Friday, May 2, 2008

Cerca mi apartamento

Translated: "near my apartment," but you probably picked that up if you were thinking about it.

This is the view from the front door of mi edificio (building) looking left towards Avenida Santa Fe. That's the very end of Avenida Santa Fe at the left-ish of the picture, which is also the very end of Palermo (I think). On the other side of the subway station is the Belgrano barrio. Couple things to note here: the trash cans are ubiquitous, yet not ubiquitously utilized. That's a definite negative about this place: the main streets (Avenidas) have a bit of trash on them. Also, the cars are much smaller than in the US, especially Houston, where we have a much higher percentage of truck and SUV ownership. Here, a Ford Focus is normal, or possibly slightly on the big side.

This is the entry to my building. You can see the flash and reflection of me taking the picture. That's the elevator on the left, and the end of the hallway is the stairs. Here, you call someone by pressing the button for their apartment. Then they come down and unlock the door. Note that this means that to let someone out of your apartment, you always walk down with them (usually you ride the elevator; I take the stairs) to unlock the door. Then you do the abrazos y abesos (hug and kiss).

This is my call box. I'm not sure why I took a picture of this. You can see this callbox on the picture above.

This is Avenida Santa Fe. I am standing near the Subte entrance, so I'm basically at the very end of the Santa Fe. That's a taxi on the left, and in the center of the road, is the street. You can't really see the street because it goes down below street level, underneath the train tracks, and then on the other side it becomes Avenida Cabildo (which is the beginning of Belgrano).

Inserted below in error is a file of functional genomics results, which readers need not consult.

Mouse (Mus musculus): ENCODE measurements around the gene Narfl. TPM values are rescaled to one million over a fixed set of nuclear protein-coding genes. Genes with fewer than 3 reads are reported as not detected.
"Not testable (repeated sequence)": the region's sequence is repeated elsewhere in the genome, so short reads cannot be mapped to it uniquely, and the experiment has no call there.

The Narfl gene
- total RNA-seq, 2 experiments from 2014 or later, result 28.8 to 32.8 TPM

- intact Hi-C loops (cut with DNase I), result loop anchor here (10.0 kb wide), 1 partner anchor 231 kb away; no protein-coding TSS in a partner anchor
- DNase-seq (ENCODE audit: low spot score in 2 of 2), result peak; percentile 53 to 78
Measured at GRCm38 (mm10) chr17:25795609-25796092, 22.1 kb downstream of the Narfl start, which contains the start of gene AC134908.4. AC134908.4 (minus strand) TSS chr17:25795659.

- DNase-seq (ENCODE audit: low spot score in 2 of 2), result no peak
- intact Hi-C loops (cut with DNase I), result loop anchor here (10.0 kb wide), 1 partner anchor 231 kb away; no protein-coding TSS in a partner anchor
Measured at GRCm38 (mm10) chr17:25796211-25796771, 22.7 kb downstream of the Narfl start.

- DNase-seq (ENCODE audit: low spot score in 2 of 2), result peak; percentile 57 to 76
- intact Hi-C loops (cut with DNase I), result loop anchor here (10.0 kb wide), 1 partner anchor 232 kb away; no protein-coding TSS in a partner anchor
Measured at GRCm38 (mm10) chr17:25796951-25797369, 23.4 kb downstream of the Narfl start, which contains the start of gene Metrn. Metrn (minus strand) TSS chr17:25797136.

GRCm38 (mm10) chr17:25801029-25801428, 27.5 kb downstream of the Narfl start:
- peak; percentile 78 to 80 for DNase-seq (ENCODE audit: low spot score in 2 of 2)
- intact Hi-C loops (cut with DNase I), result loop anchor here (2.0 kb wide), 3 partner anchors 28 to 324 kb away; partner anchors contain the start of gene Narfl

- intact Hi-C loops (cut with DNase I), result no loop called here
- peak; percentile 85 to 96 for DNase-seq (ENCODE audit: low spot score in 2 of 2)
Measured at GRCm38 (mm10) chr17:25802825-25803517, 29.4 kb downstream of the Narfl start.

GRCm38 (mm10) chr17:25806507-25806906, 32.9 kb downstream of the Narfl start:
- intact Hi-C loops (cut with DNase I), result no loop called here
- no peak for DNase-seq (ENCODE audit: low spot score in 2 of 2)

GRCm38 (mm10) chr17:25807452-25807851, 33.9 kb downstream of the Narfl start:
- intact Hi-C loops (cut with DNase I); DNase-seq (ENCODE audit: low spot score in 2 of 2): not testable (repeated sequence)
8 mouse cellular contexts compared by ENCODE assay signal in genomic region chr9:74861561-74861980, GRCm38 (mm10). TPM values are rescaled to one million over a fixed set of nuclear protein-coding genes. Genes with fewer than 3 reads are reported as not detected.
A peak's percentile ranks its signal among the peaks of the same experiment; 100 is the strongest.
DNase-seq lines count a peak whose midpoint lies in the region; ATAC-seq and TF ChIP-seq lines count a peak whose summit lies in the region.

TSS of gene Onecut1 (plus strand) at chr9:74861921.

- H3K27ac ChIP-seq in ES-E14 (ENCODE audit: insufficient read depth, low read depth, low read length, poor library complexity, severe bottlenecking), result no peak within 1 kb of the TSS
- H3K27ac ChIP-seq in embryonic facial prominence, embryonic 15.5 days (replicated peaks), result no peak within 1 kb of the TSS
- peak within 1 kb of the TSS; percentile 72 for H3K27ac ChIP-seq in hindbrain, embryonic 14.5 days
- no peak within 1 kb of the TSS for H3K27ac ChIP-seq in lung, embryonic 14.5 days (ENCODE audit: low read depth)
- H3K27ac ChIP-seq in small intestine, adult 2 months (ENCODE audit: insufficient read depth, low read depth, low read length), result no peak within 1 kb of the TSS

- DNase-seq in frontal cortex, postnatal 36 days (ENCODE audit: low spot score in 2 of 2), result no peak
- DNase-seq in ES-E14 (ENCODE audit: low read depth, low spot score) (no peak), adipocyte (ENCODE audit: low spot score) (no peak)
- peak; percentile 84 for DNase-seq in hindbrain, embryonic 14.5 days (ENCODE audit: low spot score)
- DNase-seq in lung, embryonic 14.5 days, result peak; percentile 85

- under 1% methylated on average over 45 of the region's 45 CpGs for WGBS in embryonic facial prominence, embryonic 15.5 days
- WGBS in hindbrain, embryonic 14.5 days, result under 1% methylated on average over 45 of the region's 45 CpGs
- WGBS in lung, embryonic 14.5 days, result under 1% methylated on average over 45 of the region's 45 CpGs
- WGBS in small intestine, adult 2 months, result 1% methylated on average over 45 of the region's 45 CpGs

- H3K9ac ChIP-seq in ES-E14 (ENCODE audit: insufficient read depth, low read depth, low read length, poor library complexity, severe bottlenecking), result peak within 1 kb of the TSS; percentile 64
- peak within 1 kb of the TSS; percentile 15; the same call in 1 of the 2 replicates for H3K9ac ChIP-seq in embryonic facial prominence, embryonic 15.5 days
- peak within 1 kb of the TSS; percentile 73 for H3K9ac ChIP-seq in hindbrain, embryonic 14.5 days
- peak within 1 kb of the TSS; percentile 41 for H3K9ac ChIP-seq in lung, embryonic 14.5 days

This is the Carranza stop, which is about 100 yards from where I live. If you look at the previous post, you can see this sign from my balcony. One thing to note: the train tracks are not the Subte. The subway is actually down the stairs in front of you, and then down way more stairs. I'm not entirely sure what these train tracks are. I think it may be a commuter rail of some sort. Also, I think sometimes commercial freight trains run on it, because at night (10pm or so) there is a really freaking loud train that comes by and is very annoying.

Having the subway so close is very convenient. I'll probably post on el Subte (subterranean) another time, but the subway is good for getting into downtown, to Recoleta, an to La Bombanera (the stadium where Boca Juniors play. Literal translation: the chocolate box. Seriously, I can't make this stuff up). Also, the subway is like $0.27 USD per ride. Bueno. However, as nice as it is being close to the subway, the train noise...well, it doesn't annoy me now, as I sleep just fine, but it might annoy me in a few months.

On the other hand, I'm only here til June 30th. As great as this place is, I can find more for less, I bet. Plus, it'll be exciting to move around a little bit with the Recoleta/Barrio Norte/Palermo/Belgrano neighborhoods. Although I'm pretty firmly convinced that Palermo Hollywood is where it is at, so I may not stray too far.


Jenn said...

Evan, I miss you!!! This looks like Eastern Europe, with palm trees. Beautiful women there, too.

MJM said...

enjoy reading about your time in Argentina. you keep building it up so, you might have more than a few people clammoring for a spot on your couch.